DOE Pulse
  • Number 417  |
  • July 7, 2014

Satisfying metals' thirst vital for high-capacity batteries

Satisfying metals' thirst vital for high-capacity batteries

Satisfying metals' thirst vital for
high-capacity batteries

Imagine a cell phone battery that worked for days between charges. At DOE’s Pacific Northwest National Laboratory, scientists are answering fundamental science questions that could make batteries work more efficiently. Replacing lithium, which is in the +1 oxidation state, with metals that can carry multiple charges could potentially increase battery capacity.

"Our initial efforts focused on understanding the behavior of metals that have +2 or +3 oxidation states in an aqueous solution," said Dr. Sotiris Xantheas, who led the research at PNNL. "This would double or triple the amount of charge that could be stored in a battery, but before this study, we had no insights on how the charge on the ions is either stabilized or destabilized when their local environment changes."

A roadblock to this future is understanding how to keep multiply charged ions stable with respect to hydrolysis channels.

When a multiply charged ion, such as aluminum (Al+3), encounters a single water molecule, the result can be explosive. The metal ion rips an electron from the water molecule, causing a molecular-level explosion due to Coulombic forces. But multiply charged metal cations exist in water in countless ways, such as the calcium ions in your chocolate milkshake.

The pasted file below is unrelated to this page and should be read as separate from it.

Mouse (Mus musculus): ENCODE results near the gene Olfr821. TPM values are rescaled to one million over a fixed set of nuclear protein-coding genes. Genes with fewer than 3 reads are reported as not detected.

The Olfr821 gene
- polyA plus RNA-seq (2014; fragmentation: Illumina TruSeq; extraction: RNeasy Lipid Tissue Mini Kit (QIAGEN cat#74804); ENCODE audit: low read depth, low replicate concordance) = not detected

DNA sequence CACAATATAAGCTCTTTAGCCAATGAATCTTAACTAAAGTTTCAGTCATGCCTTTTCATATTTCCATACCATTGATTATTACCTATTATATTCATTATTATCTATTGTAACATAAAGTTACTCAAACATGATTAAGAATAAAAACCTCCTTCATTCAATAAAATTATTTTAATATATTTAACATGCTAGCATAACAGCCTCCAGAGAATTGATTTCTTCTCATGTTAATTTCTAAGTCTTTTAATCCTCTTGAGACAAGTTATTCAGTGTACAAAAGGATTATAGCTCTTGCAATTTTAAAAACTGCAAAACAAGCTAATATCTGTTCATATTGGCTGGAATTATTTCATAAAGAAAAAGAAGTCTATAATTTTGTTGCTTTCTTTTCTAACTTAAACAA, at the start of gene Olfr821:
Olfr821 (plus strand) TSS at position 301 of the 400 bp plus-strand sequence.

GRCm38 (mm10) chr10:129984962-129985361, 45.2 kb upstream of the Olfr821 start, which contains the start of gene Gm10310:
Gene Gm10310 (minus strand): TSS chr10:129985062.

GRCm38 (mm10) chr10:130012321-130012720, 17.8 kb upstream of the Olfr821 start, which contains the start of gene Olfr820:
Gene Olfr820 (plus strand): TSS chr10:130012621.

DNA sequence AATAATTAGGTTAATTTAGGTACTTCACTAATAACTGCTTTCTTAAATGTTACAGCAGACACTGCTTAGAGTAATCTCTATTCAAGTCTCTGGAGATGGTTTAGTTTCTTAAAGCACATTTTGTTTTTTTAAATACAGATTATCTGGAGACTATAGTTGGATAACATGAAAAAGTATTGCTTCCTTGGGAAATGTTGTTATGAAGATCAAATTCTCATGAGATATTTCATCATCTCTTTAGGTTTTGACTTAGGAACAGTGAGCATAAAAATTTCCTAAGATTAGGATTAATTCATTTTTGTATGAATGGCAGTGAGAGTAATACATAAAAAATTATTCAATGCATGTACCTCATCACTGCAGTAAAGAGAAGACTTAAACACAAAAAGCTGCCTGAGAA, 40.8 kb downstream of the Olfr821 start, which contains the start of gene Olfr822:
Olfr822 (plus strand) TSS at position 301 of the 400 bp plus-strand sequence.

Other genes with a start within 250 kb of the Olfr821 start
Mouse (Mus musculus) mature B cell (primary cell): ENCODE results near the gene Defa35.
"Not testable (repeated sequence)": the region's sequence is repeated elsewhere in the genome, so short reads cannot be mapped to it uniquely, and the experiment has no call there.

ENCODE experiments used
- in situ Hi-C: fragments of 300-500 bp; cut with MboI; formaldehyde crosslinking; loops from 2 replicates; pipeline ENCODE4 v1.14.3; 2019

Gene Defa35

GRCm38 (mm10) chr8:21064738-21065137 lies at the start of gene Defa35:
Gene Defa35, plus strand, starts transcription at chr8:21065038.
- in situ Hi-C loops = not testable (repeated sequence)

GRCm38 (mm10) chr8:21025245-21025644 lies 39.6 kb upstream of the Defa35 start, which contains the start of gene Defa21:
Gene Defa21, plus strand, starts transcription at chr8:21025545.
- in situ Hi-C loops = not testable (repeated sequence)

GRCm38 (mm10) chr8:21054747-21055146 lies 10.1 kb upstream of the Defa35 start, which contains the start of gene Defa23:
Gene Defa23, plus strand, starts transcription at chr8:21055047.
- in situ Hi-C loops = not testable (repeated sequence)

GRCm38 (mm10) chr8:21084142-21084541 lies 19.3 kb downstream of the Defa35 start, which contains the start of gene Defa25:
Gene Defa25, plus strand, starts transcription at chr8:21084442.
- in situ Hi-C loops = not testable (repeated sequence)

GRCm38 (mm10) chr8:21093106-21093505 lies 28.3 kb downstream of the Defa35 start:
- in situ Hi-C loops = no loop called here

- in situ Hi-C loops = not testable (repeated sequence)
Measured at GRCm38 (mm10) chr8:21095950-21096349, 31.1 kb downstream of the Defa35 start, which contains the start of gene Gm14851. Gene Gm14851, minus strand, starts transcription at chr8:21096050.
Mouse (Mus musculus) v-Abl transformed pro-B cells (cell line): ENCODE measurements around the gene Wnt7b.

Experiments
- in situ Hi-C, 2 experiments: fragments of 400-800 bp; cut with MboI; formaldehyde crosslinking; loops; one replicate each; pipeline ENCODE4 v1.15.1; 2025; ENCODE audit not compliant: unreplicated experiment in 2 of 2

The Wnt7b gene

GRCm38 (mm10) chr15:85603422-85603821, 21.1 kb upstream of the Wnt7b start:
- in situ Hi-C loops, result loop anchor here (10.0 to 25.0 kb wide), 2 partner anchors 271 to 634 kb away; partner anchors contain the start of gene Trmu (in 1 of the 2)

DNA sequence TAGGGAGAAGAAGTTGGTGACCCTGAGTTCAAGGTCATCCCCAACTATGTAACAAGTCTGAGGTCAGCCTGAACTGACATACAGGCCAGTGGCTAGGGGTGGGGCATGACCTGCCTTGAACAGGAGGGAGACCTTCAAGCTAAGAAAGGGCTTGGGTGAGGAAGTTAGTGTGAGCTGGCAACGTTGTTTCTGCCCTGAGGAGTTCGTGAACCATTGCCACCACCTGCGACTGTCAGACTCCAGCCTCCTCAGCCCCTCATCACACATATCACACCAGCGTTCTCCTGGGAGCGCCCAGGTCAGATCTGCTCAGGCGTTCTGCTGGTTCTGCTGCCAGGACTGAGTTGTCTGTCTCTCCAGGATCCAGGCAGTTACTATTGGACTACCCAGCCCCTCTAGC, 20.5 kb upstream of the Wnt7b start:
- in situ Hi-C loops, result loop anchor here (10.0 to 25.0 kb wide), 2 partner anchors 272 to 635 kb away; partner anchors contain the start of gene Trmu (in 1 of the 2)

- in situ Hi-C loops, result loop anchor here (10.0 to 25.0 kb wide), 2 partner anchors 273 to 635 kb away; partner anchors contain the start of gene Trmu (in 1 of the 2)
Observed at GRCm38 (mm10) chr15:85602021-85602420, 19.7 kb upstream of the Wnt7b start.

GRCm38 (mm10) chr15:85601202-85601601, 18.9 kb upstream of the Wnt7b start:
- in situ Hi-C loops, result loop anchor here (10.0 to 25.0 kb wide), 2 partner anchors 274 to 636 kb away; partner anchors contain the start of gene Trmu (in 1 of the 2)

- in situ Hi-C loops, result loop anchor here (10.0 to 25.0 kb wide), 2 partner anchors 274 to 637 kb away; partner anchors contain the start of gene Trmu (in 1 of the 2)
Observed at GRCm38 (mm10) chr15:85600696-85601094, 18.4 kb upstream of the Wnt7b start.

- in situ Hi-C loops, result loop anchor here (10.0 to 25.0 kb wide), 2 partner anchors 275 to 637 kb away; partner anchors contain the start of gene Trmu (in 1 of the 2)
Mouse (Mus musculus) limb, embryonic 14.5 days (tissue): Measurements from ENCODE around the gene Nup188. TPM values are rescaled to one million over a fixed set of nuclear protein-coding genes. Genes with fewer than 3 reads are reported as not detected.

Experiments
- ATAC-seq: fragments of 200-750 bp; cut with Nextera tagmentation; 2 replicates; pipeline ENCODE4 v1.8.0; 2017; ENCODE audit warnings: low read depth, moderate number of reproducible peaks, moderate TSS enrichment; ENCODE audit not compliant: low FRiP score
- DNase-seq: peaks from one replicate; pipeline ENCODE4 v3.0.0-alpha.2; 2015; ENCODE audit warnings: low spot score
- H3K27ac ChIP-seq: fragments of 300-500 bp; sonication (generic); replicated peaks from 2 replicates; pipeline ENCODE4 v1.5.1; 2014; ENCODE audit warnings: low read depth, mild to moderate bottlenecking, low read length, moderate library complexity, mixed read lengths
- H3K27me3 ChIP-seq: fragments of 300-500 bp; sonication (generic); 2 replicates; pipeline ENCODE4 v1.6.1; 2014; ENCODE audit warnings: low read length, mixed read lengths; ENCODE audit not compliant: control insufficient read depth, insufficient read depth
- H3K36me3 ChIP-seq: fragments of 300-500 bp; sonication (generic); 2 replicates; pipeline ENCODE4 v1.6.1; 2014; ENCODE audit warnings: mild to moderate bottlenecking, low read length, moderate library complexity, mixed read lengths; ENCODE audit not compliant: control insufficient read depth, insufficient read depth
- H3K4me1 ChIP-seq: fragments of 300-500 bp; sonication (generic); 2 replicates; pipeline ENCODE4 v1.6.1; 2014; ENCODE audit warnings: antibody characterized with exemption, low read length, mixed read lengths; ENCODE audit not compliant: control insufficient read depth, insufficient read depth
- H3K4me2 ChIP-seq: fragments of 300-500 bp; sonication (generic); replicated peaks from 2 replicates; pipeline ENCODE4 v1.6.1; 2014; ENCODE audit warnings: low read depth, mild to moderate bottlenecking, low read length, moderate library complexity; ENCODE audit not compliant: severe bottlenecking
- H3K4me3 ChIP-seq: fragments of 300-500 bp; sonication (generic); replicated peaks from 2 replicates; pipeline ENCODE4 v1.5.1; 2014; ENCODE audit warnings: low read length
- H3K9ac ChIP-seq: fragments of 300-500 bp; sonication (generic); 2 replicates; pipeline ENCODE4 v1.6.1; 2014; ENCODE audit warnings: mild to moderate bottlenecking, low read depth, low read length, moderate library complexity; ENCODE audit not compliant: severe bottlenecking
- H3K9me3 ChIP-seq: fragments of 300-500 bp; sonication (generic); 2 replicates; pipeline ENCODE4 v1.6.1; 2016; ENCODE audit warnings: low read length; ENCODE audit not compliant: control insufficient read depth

The PNNL scientists, post-doctoral fellow Evangleos Miliordos and Laboratory Fellow Sotiris Xantheas, determined the paths that lead to either the hydrolysis of water or the creation of stable metal ion clusters peaceably surrounded by water. It comes down to the pH of the solution, the number of water molecules nearby and the energy needed to remove electrons from the metal, known as the ionization potential.

This research was featured on the cover of Physical Chemistry Chemical Physics and in a special issue of Theoretical Chemistry Accounts dedicated to Prof. Thomas H. Dunning, Jr. on the occasion of his 70th birthday.

"This paper describes an elegant use of computational modeling to understand a phenomena that is of fundamental importance in chemistry, yet has many practical applications as well," said Dunning, co-director of the Northwest Institute for Advanced Computing, operated by PNNL and the University of Washington.

What's next? The researchers are now working to extend their computational protocol to the solution phase and at interfaces. Extending the methodology will allow the team to better understand the dynamic interactions occurring, eventually leading to better battery technologies.

This research was sponsored by DOE’s Office of Basic Energy SciencesChemical Sciences, Geosciences, and Biosciences Division. Resources at the National Energy Research Scientific Computing Center were used.

[Kristin Manke, 509.372.6011,]